3

I have some systems where, for various reasons, we want to completely disable selinux. To date, this has worked like a champ, with always using selinux=0 in the kickstarts and ensuring that /etc/sysconfig/selinux contains:

SELINUX=disabled

But as of today, I have one Fedora 17 workstation that is properly set up, yet following many reboots, it always comes up in enforcing mode:

# cat /etc/sysconfig/selinux
# This file controls the state of SELinux on the system.
# SELINUX= can take one of these three values:
#     enforcing - SELinux security policy is enforced.
#     permissive - SELinux prints warnings instead of enforcing.
#     disabled - No SELinux policy is loaded.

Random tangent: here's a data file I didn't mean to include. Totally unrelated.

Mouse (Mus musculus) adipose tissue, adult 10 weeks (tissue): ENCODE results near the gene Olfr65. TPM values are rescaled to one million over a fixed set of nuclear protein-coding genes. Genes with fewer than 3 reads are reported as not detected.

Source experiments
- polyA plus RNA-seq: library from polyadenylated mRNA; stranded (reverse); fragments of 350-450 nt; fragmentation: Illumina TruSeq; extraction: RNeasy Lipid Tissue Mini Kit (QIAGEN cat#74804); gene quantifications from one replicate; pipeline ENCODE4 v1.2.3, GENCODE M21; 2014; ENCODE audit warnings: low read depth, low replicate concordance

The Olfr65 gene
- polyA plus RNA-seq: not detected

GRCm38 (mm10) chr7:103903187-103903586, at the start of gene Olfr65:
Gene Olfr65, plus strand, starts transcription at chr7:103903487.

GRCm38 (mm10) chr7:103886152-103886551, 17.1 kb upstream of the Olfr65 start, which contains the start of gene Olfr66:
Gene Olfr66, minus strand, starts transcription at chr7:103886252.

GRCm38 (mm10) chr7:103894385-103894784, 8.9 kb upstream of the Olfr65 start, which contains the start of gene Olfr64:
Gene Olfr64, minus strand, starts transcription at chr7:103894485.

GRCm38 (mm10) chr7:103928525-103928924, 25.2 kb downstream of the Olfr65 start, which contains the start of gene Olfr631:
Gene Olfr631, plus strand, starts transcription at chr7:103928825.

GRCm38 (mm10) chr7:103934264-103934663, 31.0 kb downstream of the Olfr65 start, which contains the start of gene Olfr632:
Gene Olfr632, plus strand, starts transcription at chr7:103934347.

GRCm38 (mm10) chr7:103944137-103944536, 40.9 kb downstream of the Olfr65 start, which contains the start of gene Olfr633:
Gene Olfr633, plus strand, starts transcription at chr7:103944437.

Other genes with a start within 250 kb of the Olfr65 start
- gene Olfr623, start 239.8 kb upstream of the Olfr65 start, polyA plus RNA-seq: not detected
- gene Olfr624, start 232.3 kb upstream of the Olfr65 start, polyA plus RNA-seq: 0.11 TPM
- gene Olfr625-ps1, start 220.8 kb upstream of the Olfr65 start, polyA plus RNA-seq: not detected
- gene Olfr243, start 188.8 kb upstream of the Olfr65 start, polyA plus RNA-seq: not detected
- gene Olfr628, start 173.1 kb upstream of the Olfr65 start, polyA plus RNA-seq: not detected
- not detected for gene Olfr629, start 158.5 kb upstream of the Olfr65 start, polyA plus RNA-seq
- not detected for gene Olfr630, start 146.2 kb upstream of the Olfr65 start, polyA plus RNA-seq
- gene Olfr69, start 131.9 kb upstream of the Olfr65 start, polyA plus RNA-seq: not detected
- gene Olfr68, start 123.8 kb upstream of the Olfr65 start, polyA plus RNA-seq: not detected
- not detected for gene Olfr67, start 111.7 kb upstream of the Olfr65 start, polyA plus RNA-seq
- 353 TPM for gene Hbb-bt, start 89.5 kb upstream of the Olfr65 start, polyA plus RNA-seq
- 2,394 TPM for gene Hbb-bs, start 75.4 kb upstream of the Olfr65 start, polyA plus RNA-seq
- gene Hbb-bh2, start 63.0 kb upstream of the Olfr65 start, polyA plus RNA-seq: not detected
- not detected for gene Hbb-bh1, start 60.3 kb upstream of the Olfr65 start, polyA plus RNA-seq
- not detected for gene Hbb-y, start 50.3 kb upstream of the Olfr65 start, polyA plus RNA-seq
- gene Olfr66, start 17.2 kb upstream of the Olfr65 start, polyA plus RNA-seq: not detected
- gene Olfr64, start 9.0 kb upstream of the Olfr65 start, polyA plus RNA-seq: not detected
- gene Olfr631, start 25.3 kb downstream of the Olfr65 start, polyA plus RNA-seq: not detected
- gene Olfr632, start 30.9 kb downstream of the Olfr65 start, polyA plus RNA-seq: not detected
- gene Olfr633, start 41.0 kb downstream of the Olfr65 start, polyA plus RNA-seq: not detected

SELINUX=disabled
# SELINUXTYPE= can take one of these two values:
#     targeted - Targeted processes are protected,
#     minimum - Modification of targeted policy. Only selected processes are protected. 
#     mls - Multi Level Security protection.
SELINUXTYPE=targeted 

# getenforce
Enforcing

What could be causing selinux to ignore the sysconfig entry, or to start despite it?

[Edit 1]

I saw a related question here and tried this:

# selinuxenabled ; echo $?
0
# getenforce
Enforcing
  • Try running setenforce 0 – ZaSter Apr 19 '13 at 15:14
  • That just drops it from Enforcing to Permissive. It should be Disabled. – wortmanb Apr 22 '13 at 16:30
  • Is /etc/sysconfig/selinux a symbolic link to /etc/selinux/config? It should be. – ZaSter Apr 23 '13 at 0:34
8

The actual config file is /etc/sellinux/config to which /etc/sysconfig/selinux links. It seems you might have lost the link and ended up with a regular file.

Verify that:

# ls -l /etc/sysconfig/selinux
lrwxrwxrwx. 1 root root 17 Dec 22 18:59 /etc/sysconfig/selinux -> ../selinux/config

or check the contents of /etc/selinux/config

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